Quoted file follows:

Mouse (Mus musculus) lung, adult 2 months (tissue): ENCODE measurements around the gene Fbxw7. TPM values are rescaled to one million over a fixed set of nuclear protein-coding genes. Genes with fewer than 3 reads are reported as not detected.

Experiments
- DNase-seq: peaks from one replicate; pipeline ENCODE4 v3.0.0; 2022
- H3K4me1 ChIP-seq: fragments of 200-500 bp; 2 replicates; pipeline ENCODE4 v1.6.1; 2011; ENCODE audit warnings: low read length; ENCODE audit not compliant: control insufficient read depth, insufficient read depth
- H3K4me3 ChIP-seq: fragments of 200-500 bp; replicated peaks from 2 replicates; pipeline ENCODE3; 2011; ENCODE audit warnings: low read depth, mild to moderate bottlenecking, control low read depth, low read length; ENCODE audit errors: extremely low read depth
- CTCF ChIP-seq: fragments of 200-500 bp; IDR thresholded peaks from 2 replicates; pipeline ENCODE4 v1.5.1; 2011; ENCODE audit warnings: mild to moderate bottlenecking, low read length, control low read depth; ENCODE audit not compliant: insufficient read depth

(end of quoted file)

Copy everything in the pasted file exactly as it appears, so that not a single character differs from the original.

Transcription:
Mouse (Mus musculus) lung, adult 2 months (tissue): ENCODE measurements around the gene Fbxw7. TPM values are rescaled to one million over a fixed set of nuclear protein-coding genes. Genes with fewer than 3 reads are reported as not detected.

Experiments
- DNase-seq: peaks from one replicate; pipeline ENCODE4 v3.0.0; 2022
- H3K4me1 ChIP-seq: fragments of 200-500 bp; 2 replicates; pipeline ENCODE4 v1.6.1; 2011; ENCODE audit warnings: low read length; ENCODE audit not compliant: control insufficient read depth, insufficient read depth
- H3K4me3 ChIP-seq: fragments of 200-500 bp; replicated peaks from 2 replicates; pipeline ENCODE3; 2011; ENCODE audit warnings: low read depth, mild to moderate bottlenecking, control low read depth, low read length; ENCODE audit errors: extremely low read depth
- CTCF ChIP-seq: fragments of 200-500 bp; IDR thresholded peaks from 2 replicates; pipeline ENCODE4 v1.5.1; 2011; ENCODE audit warnings: mild to moderate bottlenecking, low read length, control low read depth; ENCODE audit not compliant: insufficient read depth